Bargaining success starts with smart strategic comms

With increasing costs for families, profits soaring at big corporations, and public services struggling after years of cuts, it all adds up to one thing:

Workers need wins.

So it’s no surprise that a “summer of strikes” has given new visibility to the collective power of workers. And with high-profile negotiations dominating headlines, this Labour Day more people are paying attention to bargaining efforts across a wide range of sectors.

From actors and writers in Hollywood and beyond, to workers at ports, grocery stores, liquor stores, transit services, automakers and more across Canada, working people are demanding change. And here’s a few things you’ve probably noticed.

Effective spokespeople are as important as ever. SAG-AFTRA’s Fran Drescher is getting lots of deserved attention for taking on the powerful studios, making a powerful and compelling case, and bringing the public on side.

But it’s not just Hollywood where effective communicators make a difference. Across Canada we’re seeing lots of examples of great leadership—and confident, clear communications.

Wages can be worth talking about. For a long time, many labour communicators have assumed that talking about pay is tough. But there’s lot of evidence that that’s changing.

With inflation at its highest in decades and cost-of-living top-of-mind for millions of families, more people than ever understand that wages need to increase.

In 2022, CUPE education workers in Ontario delivered a highly-effective message:

$39,000 is not enough, for education workers or anyone.

And in Manitoba, MGEU has launched a great campaign—Catch Up, Keep Up—to mobilize members in the fight for wages that increase with the cost of living.

It’s clear. When workers talk about the impact of below-inflation offers, people today intuitively understand that that just won’t cut it.

It’s about connecting with where people are at. The most effective bargaining messages are uniquely relevant to the moment, giving them the power to reach and resonate with your audience.

For instance, this summer, we’ve heard grocery store workers saying

“I can’t afford to shop at the grocery store where I work.”

People know it’s true—everyone’s seen the cost of groceries skyrocket—and in just one sentence it explains exactly why grocery store workers need better wages now.

So how do we put all of this into action to keep momentum for workers going?

1. Know your audience, do some research

People’s attitudes, perceptions, and opinions don’t stand still. We’re all constantly being influenced and impacted by the pressures around us (like the anxiety of the cost-of-living, the price of housing, and the sense that few people’s wages are keeping up with prices). Public opinion shifts, and the last thing you want is to miss an opportunity to connect with people’s top-of-mind concerns.
Building an effective communications strategy for bargaining means knowing where both your rank-and-file members and the public are at. We all make assumptions. But it’s crucial to test your assumptions.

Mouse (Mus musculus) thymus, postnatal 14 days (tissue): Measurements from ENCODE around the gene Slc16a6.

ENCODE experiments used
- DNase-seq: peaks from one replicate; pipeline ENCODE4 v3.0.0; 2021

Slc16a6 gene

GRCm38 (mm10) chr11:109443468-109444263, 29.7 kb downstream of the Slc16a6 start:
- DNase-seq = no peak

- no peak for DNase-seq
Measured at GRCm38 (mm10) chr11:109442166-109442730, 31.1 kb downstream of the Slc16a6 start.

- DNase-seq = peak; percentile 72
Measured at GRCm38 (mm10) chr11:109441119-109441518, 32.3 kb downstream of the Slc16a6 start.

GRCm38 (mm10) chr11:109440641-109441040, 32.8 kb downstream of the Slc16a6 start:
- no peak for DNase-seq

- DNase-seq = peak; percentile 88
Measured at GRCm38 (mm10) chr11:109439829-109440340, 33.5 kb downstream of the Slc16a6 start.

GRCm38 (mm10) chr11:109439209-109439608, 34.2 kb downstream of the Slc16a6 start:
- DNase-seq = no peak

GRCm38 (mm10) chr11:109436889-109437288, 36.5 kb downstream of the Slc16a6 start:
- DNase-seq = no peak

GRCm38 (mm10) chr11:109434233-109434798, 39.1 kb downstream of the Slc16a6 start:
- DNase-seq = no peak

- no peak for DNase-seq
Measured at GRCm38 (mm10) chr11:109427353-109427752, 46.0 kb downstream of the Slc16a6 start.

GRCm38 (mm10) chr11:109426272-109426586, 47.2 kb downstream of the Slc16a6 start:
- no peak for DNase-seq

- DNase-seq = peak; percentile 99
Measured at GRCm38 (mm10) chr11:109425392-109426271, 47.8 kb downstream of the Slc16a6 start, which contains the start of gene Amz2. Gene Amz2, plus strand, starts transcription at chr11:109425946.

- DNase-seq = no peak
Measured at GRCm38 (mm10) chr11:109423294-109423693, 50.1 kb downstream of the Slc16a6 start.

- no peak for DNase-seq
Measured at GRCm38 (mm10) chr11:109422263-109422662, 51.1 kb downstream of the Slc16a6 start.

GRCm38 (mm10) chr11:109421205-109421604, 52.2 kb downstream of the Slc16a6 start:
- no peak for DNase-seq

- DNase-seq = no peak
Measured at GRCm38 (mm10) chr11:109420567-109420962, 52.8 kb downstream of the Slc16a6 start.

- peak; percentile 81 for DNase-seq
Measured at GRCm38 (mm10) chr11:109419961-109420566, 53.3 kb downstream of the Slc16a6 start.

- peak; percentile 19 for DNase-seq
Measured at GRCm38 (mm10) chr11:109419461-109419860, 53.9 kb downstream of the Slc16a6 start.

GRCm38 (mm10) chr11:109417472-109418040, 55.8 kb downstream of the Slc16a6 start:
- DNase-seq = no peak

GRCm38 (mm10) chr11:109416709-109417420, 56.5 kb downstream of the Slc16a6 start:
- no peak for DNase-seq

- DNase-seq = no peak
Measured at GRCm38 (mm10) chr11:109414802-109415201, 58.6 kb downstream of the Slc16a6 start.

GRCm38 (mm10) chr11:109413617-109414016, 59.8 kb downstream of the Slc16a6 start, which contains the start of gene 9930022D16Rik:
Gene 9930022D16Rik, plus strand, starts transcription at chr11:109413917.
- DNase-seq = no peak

2. Frame the conversation.

Making your best case for better wages and better working conditions requires a clear message that connects with your members and the public; shows the contrast between what the employer wants and what you’re working to achieve; and paints the picture of how wins for your members will help to make life better for working people.

You might want to focus on one powerful fact that shows exactly what the problem is. For instance, CUPE 561 members in the Fraser Valley focused their message on the fact that transit workers are making 32 percent less than workers doing the same job in neighbouring communities.

They repeated that fact, over and over, in advertising and earned media—making the case that workers simply couldn’t afford to keep going without higher wages. And after 124 days on strike, members won a six-year collective agreement that narrows the wage gap and introduces a pension plan for these dedicated workers.

3. Equip your team to deliver your message.

Once you have a message backed up by solid research, your communications strategy should always involve training your team in how best to use and share the message. Consider training sessions for your key spokespeople, communications staff, and local presidents to ensure that everyone has the tools they need to communicate with confidence.

And if you’re planning to launch an advertising campaign – from a smaller-scale social campaign to a large multi-platform campaign—don’t forget that there’s lots of ways to get earned media and also ensure that your members can share the campaign and extend its reach.

Of course, bargaining will always throw unexpected curveballs at your negotiating team, but a strong and effective communications strategy will serve you well. It’s about keeping your focus on what connects your members and the public—and how a win for your members is a win for all workers.